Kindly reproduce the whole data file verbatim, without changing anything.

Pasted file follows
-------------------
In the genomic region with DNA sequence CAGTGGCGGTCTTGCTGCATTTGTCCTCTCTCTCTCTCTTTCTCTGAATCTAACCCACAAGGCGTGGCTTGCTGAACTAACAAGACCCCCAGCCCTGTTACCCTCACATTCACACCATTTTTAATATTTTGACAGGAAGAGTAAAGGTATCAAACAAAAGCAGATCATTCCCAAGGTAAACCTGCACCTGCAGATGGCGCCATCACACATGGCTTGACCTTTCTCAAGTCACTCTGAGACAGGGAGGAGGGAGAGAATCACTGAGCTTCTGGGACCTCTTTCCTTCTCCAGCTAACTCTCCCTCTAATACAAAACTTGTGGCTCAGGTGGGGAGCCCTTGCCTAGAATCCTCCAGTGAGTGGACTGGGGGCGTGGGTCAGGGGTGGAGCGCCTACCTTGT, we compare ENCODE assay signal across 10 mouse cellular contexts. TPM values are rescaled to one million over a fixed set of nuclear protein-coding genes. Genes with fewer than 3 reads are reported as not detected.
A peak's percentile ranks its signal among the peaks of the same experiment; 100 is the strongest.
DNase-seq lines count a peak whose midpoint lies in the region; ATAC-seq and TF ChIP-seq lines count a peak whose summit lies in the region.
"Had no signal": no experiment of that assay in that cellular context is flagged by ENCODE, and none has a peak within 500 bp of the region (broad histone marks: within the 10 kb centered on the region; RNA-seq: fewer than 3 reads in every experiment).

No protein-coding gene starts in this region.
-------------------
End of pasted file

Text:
In the genomic region with DNA sequence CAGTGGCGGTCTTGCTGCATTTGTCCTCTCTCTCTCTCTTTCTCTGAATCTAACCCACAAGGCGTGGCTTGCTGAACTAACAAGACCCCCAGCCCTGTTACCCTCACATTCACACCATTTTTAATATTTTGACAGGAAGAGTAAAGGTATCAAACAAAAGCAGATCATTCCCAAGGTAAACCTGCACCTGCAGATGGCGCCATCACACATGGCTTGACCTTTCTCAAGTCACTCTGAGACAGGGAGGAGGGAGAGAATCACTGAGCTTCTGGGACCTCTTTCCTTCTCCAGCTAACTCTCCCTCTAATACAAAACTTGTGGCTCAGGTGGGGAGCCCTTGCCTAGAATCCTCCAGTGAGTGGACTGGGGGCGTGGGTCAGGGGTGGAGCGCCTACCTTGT, we compare ENCODE assay signal across 10 mouse cellular contexts. TPM values are rescaled to one million over a fixed set of nuclear protein-coding genes. Genes with fewer than 3 reads are reported as not detected.
A peak's percentile ranks its signal among the peaks of the same experiment; 100 is the strongest.
DNase-seq lines count a peak whose midpoint lies in the region; ATAC-seq and TF ChIP-seq lines count a peak whose summit lies in the region.
"Had no signal": no experiment of that assay in that cellular context is flagged by ENCODE, and none has a peak within 500 bp of the region (broad histone marks: within the 10 kb centered on the region; RNA-seq: fewer than 3 reads in every experiment).

No protein-coding gene starts in this region.